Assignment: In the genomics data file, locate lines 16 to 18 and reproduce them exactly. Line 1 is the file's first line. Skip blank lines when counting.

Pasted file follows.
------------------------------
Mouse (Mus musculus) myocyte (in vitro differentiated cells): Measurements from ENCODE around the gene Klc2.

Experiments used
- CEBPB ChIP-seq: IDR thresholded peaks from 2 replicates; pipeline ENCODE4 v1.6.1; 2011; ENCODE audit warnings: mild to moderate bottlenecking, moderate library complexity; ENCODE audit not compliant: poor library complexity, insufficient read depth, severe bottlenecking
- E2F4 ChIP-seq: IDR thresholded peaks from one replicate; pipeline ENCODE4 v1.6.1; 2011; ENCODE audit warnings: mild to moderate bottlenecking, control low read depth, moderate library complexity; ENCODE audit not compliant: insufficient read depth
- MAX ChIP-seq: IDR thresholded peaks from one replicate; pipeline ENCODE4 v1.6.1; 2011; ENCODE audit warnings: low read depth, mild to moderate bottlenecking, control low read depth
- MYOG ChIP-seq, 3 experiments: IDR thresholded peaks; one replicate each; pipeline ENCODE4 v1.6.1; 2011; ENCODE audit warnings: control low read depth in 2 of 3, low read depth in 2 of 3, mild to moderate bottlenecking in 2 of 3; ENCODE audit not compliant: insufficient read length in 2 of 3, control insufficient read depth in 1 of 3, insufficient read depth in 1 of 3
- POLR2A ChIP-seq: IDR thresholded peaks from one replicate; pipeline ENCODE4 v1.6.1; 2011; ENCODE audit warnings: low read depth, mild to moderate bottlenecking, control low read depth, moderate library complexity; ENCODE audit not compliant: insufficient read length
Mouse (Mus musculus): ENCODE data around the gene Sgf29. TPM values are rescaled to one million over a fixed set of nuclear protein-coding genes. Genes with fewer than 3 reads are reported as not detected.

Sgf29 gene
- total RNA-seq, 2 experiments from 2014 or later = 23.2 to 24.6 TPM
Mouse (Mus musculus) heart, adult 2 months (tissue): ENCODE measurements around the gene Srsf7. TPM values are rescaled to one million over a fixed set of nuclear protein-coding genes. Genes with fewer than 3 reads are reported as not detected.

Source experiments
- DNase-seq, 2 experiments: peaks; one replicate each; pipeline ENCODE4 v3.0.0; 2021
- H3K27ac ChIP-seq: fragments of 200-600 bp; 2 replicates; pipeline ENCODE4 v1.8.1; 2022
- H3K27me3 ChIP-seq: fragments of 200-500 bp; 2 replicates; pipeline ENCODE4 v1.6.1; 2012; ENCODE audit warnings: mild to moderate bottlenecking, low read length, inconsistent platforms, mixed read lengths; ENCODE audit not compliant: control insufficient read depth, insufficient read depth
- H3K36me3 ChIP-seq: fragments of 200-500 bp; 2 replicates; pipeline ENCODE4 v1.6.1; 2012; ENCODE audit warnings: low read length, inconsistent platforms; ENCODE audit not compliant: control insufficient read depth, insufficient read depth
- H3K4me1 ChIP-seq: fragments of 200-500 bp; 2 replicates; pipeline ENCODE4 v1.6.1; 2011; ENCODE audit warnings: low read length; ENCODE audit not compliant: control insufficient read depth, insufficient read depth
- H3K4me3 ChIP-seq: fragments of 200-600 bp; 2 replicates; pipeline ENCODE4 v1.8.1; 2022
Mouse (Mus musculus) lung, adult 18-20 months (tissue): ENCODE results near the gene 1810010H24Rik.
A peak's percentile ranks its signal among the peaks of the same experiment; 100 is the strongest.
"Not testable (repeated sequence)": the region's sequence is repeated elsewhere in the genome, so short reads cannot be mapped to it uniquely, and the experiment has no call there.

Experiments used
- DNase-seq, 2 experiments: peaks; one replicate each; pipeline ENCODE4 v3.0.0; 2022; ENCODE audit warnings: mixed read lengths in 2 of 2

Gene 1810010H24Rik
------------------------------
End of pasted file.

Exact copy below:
- H3K36me3 ChIP-seq: fragments of 200-500 bp; 2 replicates; pipeline ENCODE4 v1.6.1; 2012; ENCODE audit warnings: low read length, inconsistent platforms; ENCODE audit not compliant: control insufficient read depth, insufficient read depth
- H3K4me1 ChIP-seq: fragments of 200-500 bp; 2 replicates; pipeline ENCODE4 v1.6.1; 2011; ENCODE audit warnings: low read length; ENCODE audit not compliant: control insufficient read depth, insufficient read depth
- H3K4me3 ChIP-seq: fragments of 200-600 bp; 2 replicates; pipeline ENCODE4 v1.8.1; 2022